Brad recalls that when four of his six children moved out of their family home within the year, it was a traumatic experience for his wife. He and his wife had to prepare differently for the holidays by keeping communication lines open with children and other family members. Figure out different plans so you can still see each other. Brad's family now gets together and goes out to eat. He loves watching his kids talk and laugh about stories from when they were growing up. He jokes that while the restaurant is expensive, it's either that or therapy. And he chooses the restaurant.
Another idea for empty nesters is to sit down and ask what you are going to do with the extra time you have. Feel the joy of knowing that you did a great job with your kids, then find somewhere else to lend your time that will bring that sense of purpose back into your life. Finally, Brad says staying flexible and getting together when you can is the best approach.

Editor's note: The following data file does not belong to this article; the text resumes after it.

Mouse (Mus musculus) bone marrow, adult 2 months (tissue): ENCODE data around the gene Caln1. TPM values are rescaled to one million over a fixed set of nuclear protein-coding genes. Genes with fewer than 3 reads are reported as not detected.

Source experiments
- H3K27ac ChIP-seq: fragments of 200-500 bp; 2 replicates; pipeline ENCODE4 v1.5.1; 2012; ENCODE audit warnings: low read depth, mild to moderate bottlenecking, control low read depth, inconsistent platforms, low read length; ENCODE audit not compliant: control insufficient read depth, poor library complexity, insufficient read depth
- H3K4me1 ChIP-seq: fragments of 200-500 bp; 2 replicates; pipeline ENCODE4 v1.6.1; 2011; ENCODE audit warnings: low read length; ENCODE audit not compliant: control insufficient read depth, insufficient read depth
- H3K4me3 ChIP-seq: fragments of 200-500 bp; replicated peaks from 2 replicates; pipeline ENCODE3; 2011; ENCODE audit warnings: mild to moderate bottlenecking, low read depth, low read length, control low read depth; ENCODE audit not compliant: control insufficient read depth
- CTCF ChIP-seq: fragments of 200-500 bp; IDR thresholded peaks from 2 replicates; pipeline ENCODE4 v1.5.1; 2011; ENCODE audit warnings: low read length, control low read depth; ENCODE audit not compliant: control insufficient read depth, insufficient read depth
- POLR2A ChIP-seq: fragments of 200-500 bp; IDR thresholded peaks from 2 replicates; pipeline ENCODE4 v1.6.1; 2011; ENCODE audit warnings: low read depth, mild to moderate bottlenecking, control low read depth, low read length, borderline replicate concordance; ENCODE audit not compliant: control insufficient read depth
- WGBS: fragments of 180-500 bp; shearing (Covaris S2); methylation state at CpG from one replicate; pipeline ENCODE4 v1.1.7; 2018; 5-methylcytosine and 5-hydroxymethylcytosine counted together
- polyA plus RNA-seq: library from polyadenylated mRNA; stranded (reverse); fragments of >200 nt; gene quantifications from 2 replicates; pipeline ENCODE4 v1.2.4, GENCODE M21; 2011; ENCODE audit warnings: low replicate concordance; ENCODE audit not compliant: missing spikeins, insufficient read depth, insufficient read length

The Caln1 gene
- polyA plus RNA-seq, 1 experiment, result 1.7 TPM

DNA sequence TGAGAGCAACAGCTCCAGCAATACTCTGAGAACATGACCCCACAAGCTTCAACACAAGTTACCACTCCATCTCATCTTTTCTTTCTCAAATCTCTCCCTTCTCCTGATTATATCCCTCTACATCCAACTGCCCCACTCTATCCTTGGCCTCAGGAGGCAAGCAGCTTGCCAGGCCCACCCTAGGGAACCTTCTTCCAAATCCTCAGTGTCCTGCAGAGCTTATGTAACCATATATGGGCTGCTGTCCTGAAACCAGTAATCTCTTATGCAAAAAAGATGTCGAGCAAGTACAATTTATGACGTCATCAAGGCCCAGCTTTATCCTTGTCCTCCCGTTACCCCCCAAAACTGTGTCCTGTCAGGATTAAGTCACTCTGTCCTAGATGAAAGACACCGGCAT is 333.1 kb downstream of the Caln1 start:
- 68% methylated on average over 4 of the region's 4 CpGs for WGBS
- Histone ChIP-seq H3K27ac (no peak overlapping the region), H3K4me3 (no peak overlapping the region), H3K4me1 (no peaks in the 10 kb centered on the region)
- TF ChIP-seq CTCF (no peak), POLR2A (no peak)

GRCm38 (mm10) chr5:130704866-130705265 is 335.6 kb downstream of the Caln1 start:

One new situation you might face during the holidays is after a loved one has passed away. Brad says he coaches people through this situation often, and even experienced similar emotions himself when his father in law was extremely ill one holiday season.
Brad says that something he finds that really helps those he coaches is to prepare a list of things that you love and remember about the person. You can even focus on one attribute or positive thing that person did each day of the holiday season, much like a countdown to Christmas. He says that people who have done this say that it truly helps them feel like their loved one is with them again, even if they aren't physically there. For Brad, it all comes back to focusing on the positive.